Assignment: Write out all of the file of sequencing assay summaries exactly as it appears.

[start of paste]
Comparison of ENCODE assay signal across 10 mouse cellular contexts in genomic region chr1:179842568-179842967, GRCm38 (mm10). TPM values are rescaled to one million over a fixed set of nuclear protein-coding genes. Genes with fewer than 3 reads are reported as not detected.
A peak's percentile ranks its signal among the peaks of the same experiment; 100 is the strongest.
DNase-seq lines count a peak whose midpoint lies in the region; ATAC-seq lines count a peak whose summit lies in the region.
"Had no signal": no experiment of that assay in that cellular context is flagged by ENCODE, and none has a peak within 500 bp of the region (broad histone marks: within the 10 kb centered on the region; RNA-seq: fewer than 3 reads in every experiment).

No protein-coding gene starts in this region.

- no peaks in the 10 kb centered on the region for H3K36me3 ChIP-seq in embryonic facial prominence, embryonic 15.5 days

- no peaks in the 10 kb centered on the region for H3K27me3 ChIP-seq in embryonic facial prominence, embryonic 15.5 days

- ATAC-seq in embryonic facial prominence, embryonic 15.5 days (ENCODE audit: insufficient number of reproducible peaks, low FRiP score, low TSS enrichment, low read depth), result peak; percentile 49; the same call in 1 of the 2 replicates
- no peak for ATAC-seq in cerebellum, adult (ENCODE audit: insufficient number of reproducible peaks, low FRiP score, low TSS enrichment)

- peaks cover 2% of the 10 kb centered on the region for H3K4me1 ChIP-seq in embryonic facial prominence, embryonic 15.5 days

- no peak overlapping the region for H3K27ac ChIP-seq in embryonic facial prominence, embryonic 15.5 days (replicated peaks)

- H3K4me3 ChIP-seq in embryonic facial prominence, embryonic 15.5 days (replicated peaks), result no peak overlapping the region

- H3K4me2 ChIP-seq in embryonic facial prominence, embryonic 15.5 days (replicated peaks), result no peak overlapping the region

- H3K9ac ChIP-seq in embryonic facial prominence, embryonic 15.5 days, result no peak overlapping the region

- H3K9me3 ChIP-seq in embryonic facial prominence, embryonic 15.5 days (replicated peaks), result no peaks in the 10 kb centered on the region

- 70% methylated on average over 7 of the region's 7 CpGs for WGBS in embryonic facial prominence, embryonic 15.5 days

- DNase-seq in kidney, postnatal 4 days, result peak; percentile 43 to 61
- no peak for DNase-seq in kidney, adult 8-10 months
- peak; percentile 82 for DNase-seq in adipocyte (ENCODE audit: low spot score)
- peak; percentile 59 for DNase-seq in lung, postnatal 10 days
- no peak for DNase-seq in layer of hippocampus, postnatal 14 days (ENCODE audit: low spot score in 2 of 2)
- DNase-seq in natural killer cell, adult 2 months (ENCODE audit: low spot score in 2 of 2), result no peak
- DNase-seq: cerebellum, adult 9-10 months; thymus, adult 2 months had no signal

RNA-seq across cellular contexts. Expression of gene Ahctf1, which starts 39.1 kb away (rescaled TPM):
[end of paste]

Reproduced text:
Comparison of ENCODE assay signal across 10 mouse cellular contexts in genomic region chr1:179842568-179842967, GRCm38 (mm10). TPM values are rescaled to one million over a fixed set of nuclear protein-coding genes. Genes with fewer than 3 reads are reported as not detected.
A peak's percentile ranks its signal among the peaks of the same experiment; 100 is the strongest.
DNase-seq lines count a peak whose midpoint lies in the region; ATAC-seq lines count a peak whose summit lies in the region.
"Had no signal": no experiment of that assay in that cellular context is flagged by ENCODE, and none has a peak within 500 bp of the region (broad histone marks: within the 10 kb centered on the region; RNA-seq: fewer than 3 reads in every experiment).

No protein-coding gene starts in this region.

- no peaks in the 10 kb centered on the region for H3K36me3 ChIP-seq in embryonic facial prominence, embryonic 15.5 days

- no peaks in the 10 kb centered on the region for H3K27me3 ChIP-seq in embryonic facial prominence, embryonic 15.5 days

- ATAC-seq in embryonic facial prominence, embryonic 15.5 days (ENCODE audit: insufficient number of reproducible peaks, low FRiP score, low TSS enrichment, low read depth), result peak; percentile 49; the same call in 1 of the 2 replicates
- no peak for ATAC-seq in cerebellum, adult (ENCODE audit: insufficient number of reproducible peaks, low FRiP score, low TSS enrichment)

- peaks cover 2% of the 10 kb centered on the region for H3K4me1 ChIP-seq in embryonic facial prominence, embryonic 15.5 days

- no peak overlapping the region for H3K27ac ChIP-seq in embryonic facial prominence, embryonic 15.5 days (replicated peaks)

- H3K4me3 ChIP-seq in embryonic facial prominence, embryonic 15.5 days (replicated peaks), result no peak overlapping the region

- H3K4me2 ChIP-seq in embryonic facial prominence, embryonic 15.5 days (replicated peaks), result no peak overlapping the region

- H3K9ac ChIP-seq in embryonic facial prominence, embryonic 15.5 days, result no peak overlapping the region

- H3K9me3 ChIP-seq in embryonic facial prominence, embryonic 15.5 days (replicated peaks), result no peaks in the 10 kb centered on the region

- 70% methylated on average over 7 of the region's 7 CpGs for WGBS in embryonic facial prominence, embryonic 15.5 days

- DNase-seq in kidney, postnatal 4 days, result peak; percentile 43 to 61
- no peak for DNase-seq in kidney, adult 8-10 months
- peak; percentile 82 for DNase-seq in adipocyte (ENCODE audit: low spot score)
- peak; percentile 59 for DNase-seq in lung, postnatal 10 days
- no peak for DNase-seq in layer of hippocampus, postnatal 14 days (ENCODE audit: low spot score in 2 of 2)
- DNase-seq in natural killer cell, adult 2 months (ENCODE audit: low spot score in 2 of 2), result no peak
- DNase-seq: cerebellum, adult 9-10 months; thymus, adult 2 months had no signal

RNA-seq across cellular contexts. Expression of gene Ahctf1, which starts 39.1 kb away (rescaled TPM):